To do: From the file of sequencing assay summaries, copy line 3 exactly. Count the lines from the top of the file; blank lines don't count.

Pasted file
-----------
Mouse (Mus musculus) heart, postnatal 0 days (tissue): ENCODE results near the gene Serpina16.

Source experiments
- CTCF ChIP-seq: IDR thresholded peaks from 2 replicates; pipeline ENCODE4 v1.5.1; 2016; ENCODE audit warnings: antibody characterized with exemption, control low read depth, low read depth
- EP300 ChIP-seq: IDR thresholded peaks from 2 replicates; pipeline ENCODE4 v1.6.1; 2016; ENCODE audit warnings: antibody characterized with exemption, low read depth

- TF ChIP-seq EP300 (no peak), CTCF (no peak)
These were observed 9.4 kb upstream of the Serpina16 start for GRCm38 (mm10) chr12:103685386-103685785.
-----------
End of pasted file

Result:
- CTCF ChIP-seq: IDR thresholded peaks from 2 replicates; pipeline ENCODE4 v1.5.1; 2016; ENCODE audit warnings: antibody characterized with exemption, control low read depth, low read depth